Optimization of the Activity and Metabolism of Amidine-based Sphingosine Kinase Inhibitors

Houck, Joseph Daniel, Department of Chemistry, University of Virginia
McGarvey, Glenn, Department of Chemistry, University of Virginia
Mandell, James, Department of Pathology, University of Virginia
Macdonald, Timothy, Department of Chemistry, University of Virginia

Today, cancer is treated with toxic chemicals, known as chemotherapies that have limited success treating one of the biggest killers in the United States and have significant side effects. Soon there may be a treatment with fewer side effects: targeted anti-cancer agents are directed at a specific cellular disorder underlying the disease. The research described herein aims to elucidate the role of the sphingosine kinases (SphKs) as a driving force in cancer progression. The SphKs control the production of the potent signaling molecule sphingosine 1-phosphate (S1P), responsible for cell growth, survival and migration. The SphKs are the sole producer of S1P, and inhibitors of the SphKs may prove useful as cancer therapies. SphK1 has been intensely studied, with over-expression observed in a variety of tumor cell lines. This isoform is presumed to be the target of interest over the less characterized SphK2. A series of potent, amidine-based SphK inhibitors has proven their effectiveness at inhibiting SphK1 and reducing cellular S1P concentrations in numerous cell lines and in whole animals. Inhibitors of this type have the potential to serve as targeted cancer therapeutics and will serve as tools to investigate the unknown relationship between the two kinase isoforms. To date, the Macdonald laboratory has developed some of the most potent and selective SphK1 inhibitors found in the chemical literature. One pitfall of these amidinebased inhibitors is their short half-life in the body. A strategy to circumvent the issue of a drug's short half-life is to replace unstable functional groups with more stable groups that will not be metabolized by enzymes in the body. A library of five-membered heterocycles as amide-bond isosteres has proved to be equipotent to amide counterparts and have an increased biological half-life. iiOptimization of this scaffold through structure-activity relationship studies and rational design with a SphK1 homology model has led to inhibitors with nanomolar potencies. This family of heterocyclic inhibitors was evaluated in human leukemia U937 cells to assess their ability to lower S1P levels. More potent, longer-lived compounds will provide scientists with tools to investigate the role of the sphingosine kinases in cancer and other disease states. iiiTo Mom and Dad, for their constant love and encouragement and To Emma, for her companionship Contents ivAbstract…………………………………………………………………………………....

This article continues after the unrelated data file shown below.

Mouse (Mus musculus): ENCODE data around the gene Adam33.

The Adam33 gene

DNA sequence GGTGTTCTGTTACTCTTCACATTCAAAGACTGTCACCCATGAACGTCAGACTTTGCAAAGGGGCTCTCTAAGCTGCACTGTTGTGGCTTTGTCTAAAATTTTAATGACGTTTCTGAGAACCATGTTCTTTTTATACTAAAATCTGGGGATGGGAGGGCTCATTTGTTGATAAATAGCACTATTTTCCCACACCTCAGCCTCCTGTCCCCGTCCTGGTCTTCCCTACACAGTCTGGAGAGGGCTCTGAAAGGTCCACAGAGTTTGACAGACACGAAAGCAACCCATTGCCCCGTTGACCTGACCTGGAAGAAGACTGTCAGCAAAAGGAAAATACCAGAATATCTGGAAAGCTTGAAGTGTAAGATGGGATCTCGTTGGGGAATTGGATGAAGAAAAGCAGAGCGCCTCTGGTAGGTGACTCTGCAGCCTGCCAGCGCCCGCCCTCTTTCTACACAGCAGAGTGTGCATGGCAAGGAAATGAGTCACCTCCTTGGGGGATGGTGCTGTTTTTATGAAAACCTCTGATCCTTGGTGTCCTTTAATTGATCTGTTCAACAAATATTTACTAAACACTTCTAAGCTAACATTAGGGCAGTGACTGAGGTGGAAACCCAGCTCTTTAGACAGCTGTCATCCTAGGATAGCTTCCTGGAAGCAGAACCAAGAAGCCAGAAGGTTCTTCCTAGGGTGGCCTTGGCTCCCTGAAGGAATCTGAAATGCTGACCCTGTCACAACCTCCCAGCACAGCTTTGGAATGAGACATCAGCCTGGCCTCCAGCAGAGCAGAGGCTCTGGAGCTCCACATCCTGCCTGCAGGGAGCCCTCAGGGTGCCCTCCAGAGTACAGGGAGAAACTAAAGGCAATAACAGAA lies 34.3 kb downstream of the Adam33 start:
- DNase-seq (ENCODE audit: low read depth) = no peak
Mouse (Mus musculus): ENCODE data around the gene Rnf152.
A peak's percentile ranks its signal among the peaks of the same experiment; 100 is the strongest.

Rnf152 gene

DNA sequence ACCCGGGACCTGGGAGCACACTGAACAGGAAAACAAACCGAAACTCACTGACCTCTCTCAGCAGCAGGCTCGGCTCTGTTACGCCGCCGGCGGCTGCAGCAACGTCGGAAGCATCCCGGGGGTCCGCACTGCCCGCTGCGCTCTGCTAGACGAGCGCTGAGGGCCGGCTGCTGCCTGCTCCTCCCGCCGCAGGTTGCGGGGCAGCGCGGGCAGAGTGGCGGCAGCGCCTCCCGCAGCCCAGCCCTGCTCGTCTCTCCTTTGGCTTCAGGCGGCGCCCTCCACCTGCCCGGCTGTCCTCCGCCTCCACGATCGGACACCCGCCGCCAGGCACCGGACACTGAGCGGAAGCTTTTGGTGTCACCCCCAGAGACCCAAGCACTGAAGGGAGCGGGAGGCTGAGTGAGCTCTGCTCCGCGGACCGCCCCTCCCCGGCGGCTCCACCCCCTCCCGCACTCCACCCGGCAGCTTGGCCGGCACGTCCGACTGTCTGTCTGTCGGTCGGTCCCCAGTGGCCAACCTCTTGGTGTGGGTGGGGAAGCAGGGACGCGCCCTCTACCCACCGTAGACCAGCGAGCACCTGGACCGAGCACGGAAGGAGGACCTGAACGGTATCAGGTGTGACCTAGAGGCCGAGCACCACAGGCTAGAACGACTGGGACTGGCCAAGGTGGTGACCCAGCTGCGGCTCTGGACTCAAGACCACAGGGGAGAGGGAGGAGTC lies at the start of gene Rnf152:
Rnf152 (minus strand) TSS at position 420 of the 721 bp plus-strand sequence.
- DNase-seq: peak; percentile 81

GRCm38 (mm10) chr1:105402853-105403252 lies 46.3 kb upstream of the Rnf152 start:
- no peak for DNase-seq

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PHD (Doctor of Philosophy)
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